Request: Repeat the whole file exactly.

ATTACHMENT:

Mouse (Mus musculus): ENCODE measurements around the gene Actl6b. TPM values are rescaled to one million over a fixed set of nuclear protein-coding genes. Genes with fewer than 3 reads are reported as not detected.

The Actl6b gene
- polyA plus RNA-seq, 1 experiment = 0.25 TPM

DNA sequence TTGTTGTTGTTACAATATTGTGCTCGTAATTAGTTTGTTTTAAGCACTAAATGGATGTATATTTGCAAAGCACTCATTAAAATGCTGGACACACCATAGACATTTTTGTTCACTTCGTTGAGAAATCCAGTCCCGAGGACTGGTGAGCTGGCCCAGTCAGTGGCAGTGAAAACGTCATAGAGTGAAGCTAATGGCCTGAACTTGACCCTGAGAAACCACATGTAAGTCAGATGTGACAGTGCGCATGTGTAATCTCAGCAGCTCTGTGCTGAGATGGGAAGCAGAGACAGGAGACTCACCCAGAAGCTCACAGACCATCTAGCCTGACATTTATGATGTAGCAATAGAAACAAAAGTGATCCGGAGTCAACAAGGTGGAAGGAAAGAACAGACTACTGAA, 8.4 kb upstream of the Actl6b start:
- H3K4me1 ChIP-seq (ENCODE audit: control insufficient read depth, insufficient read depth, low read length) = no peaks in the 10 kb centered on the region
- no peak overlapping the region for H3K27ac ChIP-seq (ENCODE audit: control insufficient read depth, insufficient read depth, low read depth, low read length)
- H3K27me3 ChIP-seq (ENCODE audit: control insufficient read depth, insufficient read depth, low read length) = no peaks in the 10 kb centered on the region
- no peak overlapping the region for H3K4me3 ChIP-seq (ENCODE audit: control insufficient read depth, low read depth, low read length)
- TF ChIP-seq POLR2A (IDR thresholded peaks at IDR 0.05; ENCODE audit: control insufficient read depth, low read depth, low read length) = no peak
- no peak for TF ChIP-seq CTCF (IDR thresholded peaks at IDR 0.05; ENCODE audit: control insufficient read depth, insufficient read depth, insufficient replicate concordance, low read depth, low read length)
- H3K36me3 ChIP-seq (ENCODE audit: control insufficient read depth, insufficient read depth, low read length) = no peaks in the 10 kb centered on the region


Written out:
Mouse (Mus musculus): ENCODE measurements around the gene Actl6b. TPM values are rescaled to one million over a fixed set of nuclear protein-coding genes. Genes with fewer than 3 reads are reported as not detected.

The Actl6b gene
- polyA plus RNA-seq, 1 experiment = 0.25 TPM

DNA sequence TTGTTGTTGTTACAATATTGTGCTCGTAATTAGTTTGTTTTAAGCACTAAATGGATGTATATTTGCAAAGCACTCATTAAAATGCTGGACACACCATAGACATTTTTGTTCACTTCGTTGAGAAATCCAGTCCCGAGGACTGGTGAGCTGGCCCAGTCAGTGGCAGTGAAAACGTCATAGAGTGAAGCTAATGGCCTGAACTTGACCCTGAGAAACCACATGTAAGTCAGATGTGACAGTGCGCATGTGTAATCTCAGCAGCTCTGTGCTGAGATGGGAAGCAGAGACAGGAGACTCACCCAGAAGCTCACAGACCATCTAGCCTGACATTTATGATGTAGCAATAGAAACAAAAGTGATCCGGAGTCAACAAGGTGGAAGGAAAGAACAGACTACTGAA, 8.4 kb upstream of the Actl6b start:
- H3K4me1 ChIP-seq (ENCODE audit: control insufficient read depth, insufficient read depth, low read length) = no peaks in the 10 kb centered on the region
- no peak overlapping the region for H3K27ac ChIP-seq (ENCODE audit: control insufficient read depth, insufficient read depth, low read depth, low read length)
- H3K27me3 ChIP-seq (ENCODE audit: control insufficient read depth, insufficient read depth, low read length) = no peaks in the 10 kb centered on the region
- no peak overlapping the region for H3K4me3 ChIP-seq (ENCODE audit: control insufficient read depth, low read depth, low read length)
- TF ChIP-seq POLR2A (IDR thresholded peaks at IDR 0.05; ENCODE audit: control insufficient read depth, low read depth, low read length) = no peak
- no peak for TF ChIP-seq CTCF (IDR thresholded peaks at IDR 0.05; ENCODE audit: control insufficient read depth, insufficient read depth, insufficient replicate concordance, low read depth, low read length)
- H3K36me3 ChIP-seq (ENCODE audit: control insufficient read depth, insufficient read depth, low read length) = no peaks in the 10 kb centered on the region